Burns Night

Vocabulary

  • comprise (verb) – to include
  • ode (noun) – a lyric poem, typically one in the form of an address to a particular subject
  • critically acclaimed (phrase) – a piece of work that has received generally good reviews from a number of critics
  • bagpipes (noun) – a traditional Scottish musical instrument

Here in Scotland, the 25th January is a day for celebration. Why? It’s because our most famous poet, Robert Burns, was born on this day.

Robert Burns lived from 1759-1796 and wrote many poems that are still famous today. Every year on 25th January, it’s tradition in Scotland to hold a party to celebrate the contribution Burns made to Scottish culture.

We have a special meal called a ‘Burns Supper’ which traditionally comprises haggis, neeps (mashed turnips) and tatties (mashed potatoes). Haggis is a Scottish dish made from the heart, lungs and liver of a sheep, and cooked using the animal’s stomach. It sounds horrible…but you might be surprised at how tasty it really is! Usually, the haggis is carried into the dining room on a silver plate and musicians play the bagpipes. Then, someone will perform the poem “Address To A Haggis”. This is a poem by Burns about his love for haggis! At the end of the poem, the performer cuts the haggis with a special knife. It’s very dramatic! We eat our haggis with a “wee dram” of whisky. “Wee” is the Scottish word for “little”, and a “dram” is a small amount of whisky.

After the meal, there are more poems. A poet usually writes and performs a tribute to Robert Burns. It can be a daunting prospect for the poet to write an ode to such a famous poet, but the audience always appreciates it with a round of applause. Other guests at the Burns Supper can read some poems that Robert Burns wrote too.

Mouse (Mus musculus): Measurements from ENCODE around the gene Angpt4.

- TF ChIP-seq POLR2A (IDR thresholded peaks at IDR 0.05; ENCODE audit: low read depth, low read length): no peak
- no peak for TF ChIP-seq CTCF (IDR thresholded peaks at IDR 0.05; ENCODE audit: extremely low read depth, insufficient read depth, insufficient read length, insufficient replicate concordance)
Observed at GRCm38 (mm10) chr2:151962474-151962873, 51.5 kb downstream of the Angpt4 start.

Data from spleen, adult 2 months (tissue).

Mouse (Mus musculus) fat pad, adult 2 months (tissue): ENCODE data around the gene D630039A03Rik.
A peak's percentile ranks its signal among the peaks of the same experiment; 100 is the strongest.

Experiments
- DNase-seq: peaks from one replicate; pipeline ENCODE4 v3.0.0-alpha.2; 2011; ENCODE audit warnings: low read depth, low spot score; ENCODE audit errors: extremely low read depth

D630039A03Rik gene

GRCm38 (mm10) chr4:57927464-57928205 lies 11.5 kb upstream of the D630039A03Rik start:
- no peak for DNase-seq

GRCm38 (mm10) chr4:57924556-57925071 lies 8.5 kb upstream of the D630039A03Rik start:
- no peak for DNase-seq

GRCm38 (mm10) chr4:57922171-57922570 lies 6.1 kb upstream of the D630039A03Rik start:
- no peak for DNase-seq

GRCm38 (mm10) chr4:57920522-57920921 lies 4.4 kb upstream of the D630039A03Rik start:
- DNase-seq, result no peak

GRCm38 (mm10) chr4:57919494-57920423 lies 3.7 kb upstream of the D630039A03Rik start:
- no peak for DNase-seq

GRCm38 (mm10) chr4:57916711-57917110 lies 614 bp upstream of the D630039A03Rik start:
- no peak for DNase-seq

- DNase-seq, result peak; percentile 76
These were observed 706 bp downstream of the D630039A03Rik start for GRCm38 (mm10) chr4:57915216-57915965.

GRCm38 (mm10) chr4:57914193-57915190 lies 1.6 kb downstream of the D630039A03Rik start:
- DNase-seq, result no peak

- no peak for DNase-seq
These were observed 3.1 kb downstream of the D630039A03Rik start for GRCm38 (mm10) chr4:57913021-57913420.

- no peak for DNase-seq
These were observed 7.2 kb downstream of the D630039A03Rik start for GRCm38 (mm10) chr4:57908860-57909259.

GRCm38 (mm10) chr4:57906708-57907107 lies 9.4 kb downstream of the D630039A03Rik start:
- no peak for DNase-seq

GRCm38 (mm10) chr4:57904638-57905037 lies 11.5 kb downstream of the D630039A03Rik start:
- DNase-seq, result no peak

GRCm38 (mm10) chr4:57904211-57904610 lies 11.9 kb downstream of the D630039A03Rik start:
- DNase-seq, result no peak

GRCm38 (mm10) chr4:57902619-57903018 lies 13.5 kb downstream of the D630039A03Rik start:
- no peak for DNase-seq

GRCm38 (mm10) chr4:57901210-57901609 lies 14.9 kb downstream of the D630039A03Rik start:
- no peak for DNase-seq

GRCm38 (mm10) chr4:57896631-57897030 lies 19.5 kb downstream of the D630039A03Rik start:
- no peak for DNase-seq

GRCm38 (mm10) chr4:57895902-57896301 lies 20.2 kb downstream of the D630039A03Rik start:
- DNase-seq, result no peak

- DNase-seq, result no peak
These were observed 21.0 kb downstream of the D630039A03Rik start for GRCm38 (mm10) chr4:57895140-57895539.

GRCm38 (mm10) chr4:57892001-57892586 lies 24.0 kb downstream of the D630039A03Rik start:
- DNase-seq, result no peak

Robert Burns was not only a critically acclaimed poet, he also wrote song lyrics, and most Burns Suppers include music with songs that he wrote.

Then it’s time to dance! When we have a party with traditional Scottish dances, we call it a “ceilidh” (pronounced “kay-lee”). Most of the dances at a ceilidh are fast and fun. Sometimes the dances are a bit confusing, but the musicians will teach the audience the necessary moves before each dance begins. If it is still confusing, it doesn’t matter because the most important thing at a ceilidh is to have fun.

If you are in Scotland in January, we recommend going to a Burns Supper so that you can experience it yourself. If you visit at a different time of year, you can still try some haggis and even join a ceilidh. We guarantee it’s an experience you will never forget.

If you’re a fan of Scotland and the Scottish culture, several of our Intrepid English Teachers are based in the beautiful Scottish capital city of Edinburgh and we love to tell interested students about this amazing city. 

Fun Fact:    

‘Auld Lang Syne’ is sung around the world at New Year, but did you know that the words of the song were written by Robert Burns?

 

This blog was written and recorded by Intrepid English teacher, Gemma.

Find out more about Gemma on her Intrepid English Teacher profile page

If you have any questions, or you would like to request a topic for a future blog, you can contact us here or email us at Intrepid English.

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Comments

  1. Richard

    Thanks a lot, Gemma. Very interesting and informative.

  2. Lorraine

    Hi Richard,
    I’m glad you found this topic interesting. We’ve just added an audio recording of this blog at the top of the page. I hope you enjoy that version of the blog too.
    Let us know if you have any requests for future blogs.
    Lorraine

  3. Richard Schobinger

    Hi Lorrain,
    I am just about to discover all aspects of your website. It is simply great what you have built up here. Congratulations.
    I have problems with audios from time to time: because I can’t hear well (hearing loss of about 50%), I always try to practice lip-reading when my conversational partner is speaking. That’s why I prefer videos. But I will try it anyway.
    Enjoy the weekend.
    Richard

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